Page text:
Builder defined independently of built struct

I'm looking for a crate that makes it easy to declare a builder with fluent setters.

I'm just finding crates like derive_builder that take a struct and derive a builder struct with the same fields.

This is very restrictive, and in fact not very useful. For example, a builder might use only core memory or be partially offline (use disk buffers). This information is defined by a boolean that's in the builder, but not in the built structure.

Can anybody suggest a crate making it easy to create a builder with custom fields?

To me it sounds like you are looking for something quite niche that right of the top of my head doesn't seem to be easily abstractable. Or rather, it doesn't sound like using a crate for creating a complex builder has any real benefit over writing the builder yourself.

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90% of the code is boilerplate—that's why crate like derive_builder exist. No, it's not niche—a builder embodies the a process to build an object. The process itself can have several parameters that affect the performance of the builder, but are irrelevant for the built object. I think you are considering a builder simply a way to have optional parameters for a constructor in fluent style, but the builder design pattern is much more general than that.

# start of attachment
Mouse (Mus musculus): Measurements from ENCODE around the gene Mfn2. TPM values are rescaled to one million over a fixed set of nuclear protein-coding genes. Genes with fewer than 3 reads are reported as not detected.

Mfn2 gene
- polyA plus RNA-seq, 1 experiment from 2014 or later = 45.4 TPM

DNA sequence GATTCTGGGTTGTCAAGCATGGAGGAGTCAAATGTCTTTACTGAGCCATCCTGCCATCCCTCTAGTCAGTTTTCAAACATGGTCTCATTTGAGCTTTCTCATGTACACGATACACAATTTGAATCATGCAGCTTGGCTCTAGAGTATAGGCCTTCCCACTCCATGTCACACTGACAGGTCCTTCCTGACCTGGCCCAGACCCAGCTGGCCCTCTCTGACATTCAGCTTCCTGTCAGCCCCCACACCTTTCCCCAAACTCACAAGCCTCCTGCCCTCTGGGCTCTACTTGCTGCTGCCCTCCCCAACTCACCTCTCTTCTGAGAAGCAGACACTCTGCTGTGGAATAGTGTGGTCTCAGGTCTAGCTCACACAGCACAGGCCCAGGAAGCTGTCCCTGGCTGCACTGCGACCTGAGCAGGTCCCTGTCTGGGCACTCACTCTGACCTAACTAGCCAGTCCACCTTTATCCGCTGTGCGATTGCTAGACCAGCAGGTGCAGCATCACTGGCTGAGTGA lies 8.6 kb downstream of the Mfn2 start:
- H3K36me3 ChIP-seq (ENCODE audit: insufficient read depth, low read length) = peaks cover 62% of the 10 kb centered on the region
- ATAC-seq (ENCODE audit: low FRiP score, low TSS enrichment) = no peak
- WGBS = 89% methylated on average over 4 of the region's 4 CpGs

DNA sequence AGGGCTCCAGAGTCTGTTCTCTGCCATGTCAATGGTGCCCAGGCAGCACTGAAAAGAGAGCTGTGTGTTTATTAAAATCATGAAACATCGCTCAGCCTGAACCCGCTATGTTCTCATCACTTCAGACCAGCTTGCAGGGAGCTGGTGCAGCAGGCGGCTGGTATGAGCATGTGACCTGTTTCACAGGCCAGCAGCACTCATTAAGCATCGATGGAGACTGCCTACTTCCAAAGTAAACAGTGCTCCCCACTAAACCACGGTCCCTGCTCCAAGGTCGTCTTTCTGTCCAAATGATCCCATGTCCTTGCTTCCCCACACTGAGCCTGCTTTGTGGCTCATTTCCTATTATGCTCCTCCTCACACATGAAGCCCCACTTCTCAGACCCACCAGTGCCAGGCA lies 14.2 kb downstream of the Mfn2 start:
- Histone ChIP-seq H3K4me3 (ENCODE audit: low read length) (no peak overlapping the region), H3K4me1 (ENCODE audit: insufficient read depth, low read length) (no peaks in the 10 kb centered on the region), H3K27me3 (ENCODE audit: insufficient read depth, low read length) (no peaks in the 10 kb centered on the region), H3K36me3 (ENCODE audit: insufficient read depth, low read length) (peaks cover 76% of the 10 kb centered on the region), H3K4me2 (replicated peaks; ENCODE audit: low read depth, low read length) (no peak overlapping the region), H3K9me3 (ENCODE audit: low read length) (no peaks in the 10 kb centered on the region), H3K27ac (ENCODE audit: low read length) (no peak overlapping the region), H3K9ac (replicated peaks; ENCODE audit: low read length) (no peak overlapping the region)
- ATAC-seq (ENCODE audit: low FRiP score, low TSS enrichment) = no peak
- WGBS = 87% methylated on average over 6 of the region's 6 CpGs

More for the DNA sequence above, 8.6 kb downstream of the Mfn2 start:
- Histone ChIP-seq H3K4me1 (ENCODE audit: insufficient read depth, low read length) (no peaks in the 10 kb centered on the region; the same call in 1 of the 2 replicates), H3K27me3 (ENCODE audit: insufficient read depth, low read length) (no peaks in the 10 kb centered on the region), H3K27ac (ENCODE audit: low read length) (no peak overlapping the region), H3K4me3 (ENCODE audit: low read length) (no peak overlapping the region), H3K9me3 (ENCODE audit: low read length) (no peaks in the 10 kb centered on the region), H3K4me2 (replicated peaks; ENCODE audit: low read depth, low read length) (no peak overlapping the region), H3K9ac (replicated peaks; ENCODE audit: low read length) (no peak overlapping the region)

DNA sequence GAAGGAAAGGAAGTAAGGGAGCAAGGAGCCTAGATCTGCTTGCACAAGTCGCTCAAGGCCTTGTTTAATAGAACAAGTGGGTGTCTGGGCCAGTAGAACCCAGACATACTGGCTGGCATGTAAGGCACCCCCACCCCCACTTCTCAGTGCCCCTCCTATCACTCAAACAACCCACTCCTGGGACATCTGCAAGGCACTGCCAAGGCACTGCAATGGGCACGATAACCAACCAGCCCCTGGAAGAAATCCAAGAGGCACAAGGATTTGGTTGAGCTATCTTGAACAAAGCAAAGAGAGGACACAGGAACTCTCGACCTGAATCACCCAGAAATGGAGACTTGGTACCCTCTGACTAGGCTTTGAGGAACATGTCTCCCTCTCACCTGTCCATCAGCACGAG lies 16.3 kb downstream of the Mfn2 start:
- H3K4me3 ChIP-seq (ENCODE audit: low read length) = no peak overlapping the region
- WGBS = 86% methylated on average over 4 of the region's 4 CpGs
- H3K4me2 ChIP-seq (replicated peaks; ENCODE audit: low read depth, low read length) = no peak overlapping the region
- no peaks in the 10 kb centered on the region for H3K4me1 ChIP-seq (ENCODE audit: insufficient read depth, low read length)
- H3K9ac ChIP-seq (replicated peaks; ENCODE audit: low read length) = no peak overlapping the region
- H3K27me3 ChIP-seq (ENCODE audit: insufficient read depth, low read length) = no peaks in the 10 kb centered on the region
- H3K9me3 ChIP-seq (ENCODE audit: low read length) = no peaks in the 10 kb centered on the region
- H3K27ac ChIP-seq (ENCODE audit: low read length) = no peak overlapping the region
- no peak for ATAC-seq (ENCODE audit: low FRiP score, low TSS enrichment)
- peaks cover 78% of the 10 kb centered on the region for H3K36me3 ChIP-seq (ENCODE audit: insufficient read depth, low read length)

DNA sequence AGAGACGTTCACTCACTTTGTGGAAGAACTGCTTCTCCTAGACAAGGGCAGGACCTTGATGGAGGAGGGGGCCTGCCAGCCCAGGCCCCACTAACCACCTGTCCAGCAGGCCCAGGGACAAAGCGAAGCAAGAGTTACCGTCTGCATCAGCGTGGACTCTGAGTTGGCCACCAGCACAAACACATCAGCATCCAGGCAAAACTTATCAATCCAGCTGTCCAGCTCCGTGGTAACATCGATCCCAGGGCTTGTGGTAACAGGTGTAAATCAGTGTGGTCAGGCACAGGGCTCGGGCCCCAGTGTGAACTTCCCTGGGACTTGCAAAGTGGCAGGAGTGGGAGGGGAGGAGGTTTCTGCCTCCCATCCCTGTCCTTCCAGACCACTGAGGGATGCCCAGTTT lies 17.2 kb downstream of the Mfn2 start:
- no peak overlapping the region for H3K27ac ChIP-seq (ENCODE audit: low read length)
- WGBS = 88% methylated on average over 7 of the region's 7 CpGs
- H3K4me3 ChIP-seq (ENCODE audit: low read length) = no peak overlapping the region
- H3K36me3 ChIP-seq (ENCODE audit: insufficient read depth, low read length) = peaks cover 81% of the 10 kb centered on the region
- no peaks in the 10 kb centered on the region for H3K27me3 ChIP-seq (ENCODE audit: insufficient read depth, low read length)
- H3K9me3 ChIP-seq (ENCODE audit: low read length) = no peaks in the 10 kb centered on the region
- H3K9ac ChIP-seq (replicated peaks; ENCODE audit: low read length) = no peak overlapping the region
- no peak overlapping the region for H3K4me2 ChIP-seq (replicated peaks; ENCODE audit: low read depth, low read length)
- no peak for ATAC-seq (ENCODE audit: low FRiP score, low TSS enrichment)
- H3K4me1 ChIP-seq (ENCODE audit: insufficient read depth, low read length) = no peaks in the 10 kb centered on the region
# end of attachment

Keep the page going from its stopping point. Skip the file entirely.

That's not at all what I'm considering. To me it sounds like there's some logic inside your builder that determines how it will build something. Where do you want to put that logic? In some argument of a derive macro? I'd rather have a little boilerplate with a proper builder (that is a struct in your crate, that I, as your user, can inspect and understand quickly), rather than some obscure but less boilerplatey DSL that I have to learn before being able to understand what is going on.

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I'm unsure what e.g. fluent setters are, but one thing i've done in the past, to share builder settings across builders is to use a HashMap<std::mem::Discriminant<T>, T> instead of a function/field for each setting.
where T is something like.

enum BuilderSettings {
  Foo,
  Bar,
  Baz
}

It is a little annoying to look up fields, having to have a instance of the structure variant to get a discriminant so you can look up the setting in the hashmap, but it does avoid having to wrap a builder within another builder and keep all the settings in sync, if that helps it might be worth a try.

Edit: With that you can add a single function for all settings add_setting(self, BuilderSetting) -> Self or something to that effect, and keep the ugliness around the HashMap an ugly internal detail that is fairly easy to share across builders without much code... I've preferred this to traditional builders but it is kind of an odd pattern...

Edit: There is an instance of this here (This PR was never merged, we ended up duplicating the builder code instead to making it more of a traditional builder)